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Evers administration releases COVID-19 proposed legislative package

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Posted at 1:15 PM, Nov 17, 2020
and last updated 2020-11-17 23:29:01-05

WISCONSIN  — Gov. Tony Evers released a package of proposals he hopes will halt the surging COVID-19 pandemic in Wisconsin, as the state records the highest single-day death toll on Tuesday.

The announcement of Evers' 92 COVID-19-related proposals came just before Assembly Speaker Robin Vos outlined priorities for the GOP-led legislature, but did not release any specifics.

While Vos pledged to work with Evers' administration during a press conference Tuesday, the GOP-led legislature has blocked almost every COVID-19 order issued by the governor, including the 'Safer at Home' order last spring, and the mask mandate, which is currently being debated in the Wisconsin Supreme Court.

Evers' proposals Tuesday aim to accomplish a broad number of objectives: improve access to healthcare, reduce the cost of critical healthcare services, help reduce the spread of COVID-19 by helping Wisconsinites stay home, provide economic protection and support, and create flexibility to support kids and families, according to the Evers administration.

Improving access to healthcare

If the legislative proposal is passed, it would require that all health insurance agencies cover telehealth services that would be covered were the services provided in-person.

The bill would also prohibit insurers from setting quantity limitations or requiring prior authorization below a 90 days supply of medications through the end of 2021.

"Unintentional or unnecessary barriers that don't account for the extenuating circumstances of the COVID-19 pandemic may limit an individual’s access to necessary prescription medicines," wrote the Evers administration in their bill summary.

Under the bill, pharmacists would be able to extend most prescription refills by 30 days through the end of 2021. It would also provide the Division of Personnel Management with additional flexibility through 2021.

Reducing the cost of critical healthcare services

The number of COVID-19 cases in Wisconsin is rapidly rising which is why the Evers' administration wants to make sure Wisconsinites have access to any critical healthcare services that they may need without breaking the bank.

The proposed bill would ensure that Wisconsinites receive coverage for testing, diagnosis, treatment, prescriptions, and vaccines related to COVID-19.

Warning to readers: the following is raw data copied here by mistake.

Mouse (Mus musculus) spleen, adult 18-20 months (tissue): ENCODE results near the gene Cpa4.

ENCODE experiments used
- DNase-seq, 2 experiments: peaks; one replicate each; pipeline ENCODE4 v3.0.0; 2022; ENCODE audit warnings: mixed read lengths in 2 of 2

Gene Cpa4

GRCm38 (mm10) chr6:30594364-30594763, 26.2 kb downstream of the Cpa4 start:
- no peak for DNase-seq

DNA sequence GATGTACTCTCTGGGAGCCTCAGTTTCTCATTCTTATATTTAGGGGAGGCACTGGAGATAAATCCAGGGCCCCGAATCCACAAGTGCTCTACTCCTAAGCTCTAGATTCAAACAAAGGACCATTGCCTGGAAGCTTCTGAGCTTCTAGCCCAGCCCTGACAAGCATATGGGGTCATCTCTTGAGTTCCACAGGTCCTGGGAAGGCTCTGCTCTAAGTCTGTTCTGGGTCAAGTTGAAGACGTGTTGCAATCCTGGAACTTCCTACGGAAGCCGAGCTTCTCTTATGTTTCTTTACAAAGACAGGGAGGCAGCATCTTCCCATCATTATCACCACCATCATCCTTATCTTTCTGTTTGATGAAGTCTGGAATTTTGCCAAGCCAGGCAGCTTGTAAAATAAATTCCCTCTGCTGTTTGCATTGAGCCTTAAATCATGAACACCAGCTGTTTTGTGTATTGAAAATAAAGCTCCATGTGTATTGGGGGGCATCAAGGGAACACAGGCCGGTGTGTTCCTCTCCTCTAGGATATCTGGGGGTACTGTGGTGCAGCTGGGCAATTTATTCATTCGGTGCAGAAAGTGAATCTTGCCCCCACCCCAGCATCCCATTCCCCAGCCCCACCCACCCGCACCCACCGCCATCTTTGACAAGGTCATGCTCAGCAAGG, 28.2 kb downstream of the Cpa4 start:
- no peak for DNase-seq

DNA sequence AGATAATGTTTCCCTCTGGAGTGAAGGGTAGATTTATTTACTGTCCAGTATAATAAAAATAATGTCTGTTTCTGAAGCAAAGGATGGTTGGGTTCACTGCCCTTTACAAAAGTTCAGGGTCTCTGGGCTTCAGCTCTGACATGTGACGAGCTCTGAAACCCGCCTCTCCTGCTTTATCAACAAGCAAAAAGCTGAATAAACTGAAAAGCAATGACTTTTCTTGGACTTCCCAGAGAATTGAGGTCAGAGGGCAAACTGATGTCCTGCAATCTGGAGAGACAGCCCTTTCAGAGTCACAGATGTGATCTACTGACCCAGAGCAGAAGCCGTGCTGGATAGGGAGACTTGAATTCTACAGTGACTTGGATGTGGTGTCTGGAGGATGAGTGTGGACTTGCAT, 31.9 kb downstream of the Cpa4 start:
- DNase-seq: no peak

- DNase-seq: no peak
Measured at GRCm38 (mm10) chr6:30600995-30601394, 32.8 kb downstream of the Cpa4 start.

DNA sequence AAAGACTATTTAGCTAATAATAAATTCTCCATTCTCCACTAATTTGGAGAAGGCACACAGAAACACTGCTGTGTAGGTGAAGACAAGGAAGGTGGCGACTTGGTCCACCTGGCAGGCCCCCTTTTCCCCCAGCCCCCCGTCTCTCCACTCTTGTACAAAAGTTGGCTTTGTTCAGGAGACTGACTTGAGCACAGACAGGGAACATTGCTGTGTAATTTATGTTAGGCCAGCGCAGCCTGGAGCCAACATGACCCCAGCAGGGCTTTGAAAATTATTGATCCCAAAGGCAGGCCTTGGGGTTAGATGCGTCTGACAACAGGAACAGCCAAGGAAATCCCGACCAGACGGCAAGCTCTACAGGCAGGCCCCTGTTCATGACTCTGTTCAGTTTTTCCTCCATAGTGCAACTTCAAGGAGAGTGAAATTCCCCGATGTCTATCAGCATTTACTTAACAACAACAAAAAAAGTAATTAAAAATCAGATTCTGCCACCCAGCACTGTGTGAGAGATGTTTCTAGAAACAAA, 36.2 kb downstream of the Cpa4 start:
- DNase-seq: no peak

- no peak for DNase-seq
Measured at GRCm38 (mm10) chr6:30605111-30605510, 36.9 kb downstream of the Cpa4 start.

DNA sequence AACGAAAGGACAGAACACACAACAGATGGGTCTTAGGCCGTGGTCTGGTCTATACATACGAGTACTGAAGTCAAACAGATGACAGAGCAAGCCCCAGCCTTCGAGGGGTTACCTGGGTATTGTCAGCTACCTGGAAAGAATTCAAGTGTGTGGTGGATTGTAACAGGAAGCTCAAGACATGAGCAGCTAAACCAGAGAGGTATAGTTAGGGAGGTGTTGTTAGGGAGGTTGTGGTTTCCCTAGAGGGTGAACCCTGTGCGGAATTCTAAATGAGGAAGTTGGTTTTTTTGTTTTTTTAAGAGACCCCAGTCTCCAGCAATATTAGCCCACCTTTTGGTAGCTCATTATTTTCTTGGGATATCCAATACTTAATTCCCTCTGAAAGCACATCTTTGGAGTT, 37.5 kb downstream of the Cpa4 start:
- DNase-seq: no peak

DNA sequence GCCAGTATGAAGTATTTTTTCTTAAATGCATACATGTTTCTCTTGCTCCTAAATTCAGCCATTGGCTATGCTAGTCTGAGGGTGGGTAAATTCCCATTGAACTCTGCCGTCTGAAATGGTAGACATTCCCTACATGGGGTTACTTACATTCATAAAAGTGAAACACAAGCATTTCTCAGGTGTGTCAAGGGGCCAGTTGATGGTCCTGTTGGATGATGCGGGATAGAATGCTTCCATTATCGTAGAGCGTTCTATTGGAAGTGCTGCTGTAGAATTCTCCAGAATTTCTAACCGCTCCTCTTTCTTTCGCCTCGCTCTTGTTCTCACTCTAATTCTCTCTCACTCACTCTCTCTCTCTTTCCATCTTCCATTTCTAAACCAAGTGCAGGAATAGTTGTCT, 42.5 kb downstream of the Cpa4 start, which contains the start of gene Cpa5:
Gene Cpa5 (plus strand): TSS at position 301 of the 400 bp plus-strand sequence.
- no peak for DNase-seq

It would also prohibit cost-sharing and prior authorization for testing, diagnosis, treatment, prescriptions, and vaccines related to COVID-19.

For workers in the medical field and other critical employees, the bill would ensure that you receive worker’s compensation benefits related to COVID-19, presuming that they received the illness from their jobs.

Help reduce the spread of COVID-19 by helping Wisconsinites stay home

In-person appearance requirements would be waived through 2021, under the proposed bill, and would allow online notaries to perform online notarization of estate planning documents (such as wills and trusts) through the end of 2021

Provide economic protection and support

The proposed legislation would also allow the Wisconsin Department of Health Services to issue an order prohibiting evictions and foreclosures through 2021.

The Wisconsin Department of Administration would be able to waive interest, penalties or payments on governmental loans and debt through the end of 2021.

The one-week waiting period for unemployment insurance would be suspended through the end of 2021, under the proposed legislation.

Evers' proposal would also allow social security disability (SSDI) recipients to receive concurrent unemployment insurance benefits.

Create flexibility to support kids and families

Finally, for students and families, the proposed legislation would waive student assessments and school report card requirements for the 2020-21 school year, and would "allow rehiring of retired annuitants and ability to reinstate licensure (including people in the last 5 years and people from out of state) through the end of 2021," according to the Evers' administration.

You can read the entire bill summary and the full bill from the Evers administration below.

19-6522_1 by TODAY'S TMJ4 on Scribd

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